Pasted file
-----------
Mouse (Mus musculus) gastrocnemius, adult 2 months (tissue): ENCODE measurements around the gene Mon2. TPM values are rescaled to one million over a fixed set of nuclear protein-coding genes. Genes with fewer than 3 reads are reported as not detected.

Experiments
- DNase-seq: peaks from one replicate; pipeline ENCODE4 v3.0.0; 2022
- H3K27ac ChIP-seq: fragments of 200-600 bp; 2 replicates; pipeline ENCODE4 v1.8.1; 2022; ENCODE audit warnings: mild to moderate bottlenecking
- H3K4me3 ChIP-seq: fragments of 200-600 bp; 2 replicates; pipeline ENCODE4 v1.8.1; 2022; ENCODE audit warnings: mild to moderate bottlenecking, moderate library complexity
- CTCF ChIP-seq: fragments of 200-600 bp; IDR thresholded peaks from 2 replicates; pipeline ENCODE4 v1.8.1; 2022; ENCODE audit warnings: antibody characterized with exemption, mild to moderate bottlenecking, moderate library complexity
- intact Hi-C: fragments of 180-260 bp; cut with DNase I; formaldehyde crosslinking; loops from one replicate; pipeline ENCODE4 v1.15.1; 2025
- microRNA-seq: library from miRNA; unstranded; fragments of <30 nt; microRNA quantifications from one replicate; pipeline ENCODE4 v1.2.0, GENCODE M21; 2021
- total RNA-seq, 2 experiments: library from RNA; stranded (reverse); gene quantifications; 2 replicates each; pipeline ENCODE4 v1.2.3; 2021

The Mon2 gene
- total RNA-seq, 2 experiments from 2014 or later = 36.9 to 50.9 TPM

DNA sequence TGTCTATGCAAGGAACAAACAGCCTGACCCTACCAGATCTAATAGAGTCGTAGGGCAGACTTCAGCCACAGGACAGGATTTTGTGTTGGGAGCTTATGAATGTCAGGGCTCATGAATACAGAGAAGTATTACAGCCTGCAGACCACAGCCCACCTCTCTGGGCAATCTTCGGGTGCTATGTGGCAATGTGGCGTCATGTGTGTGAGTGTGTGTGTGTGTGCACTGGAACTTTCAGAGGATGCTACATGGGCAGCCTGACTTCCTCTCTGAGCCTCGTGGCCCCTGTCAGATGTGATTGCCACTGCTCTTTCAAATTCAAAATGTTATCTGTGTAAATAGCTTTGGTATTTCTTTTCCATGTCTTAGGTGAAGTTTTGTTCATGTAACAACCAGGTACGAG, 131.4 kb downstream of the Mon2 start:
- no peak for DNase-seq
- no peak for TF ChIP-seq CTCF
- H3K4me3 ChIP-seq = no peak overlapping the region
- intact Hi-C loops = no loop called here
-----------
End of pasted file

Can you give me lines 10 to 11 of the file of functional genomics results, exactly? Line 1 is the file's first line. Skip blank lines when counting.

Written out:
The Mon2 gene
- total RNA-seq, 2 experiments from 2014 or later = 36.9 to 50.9 TPM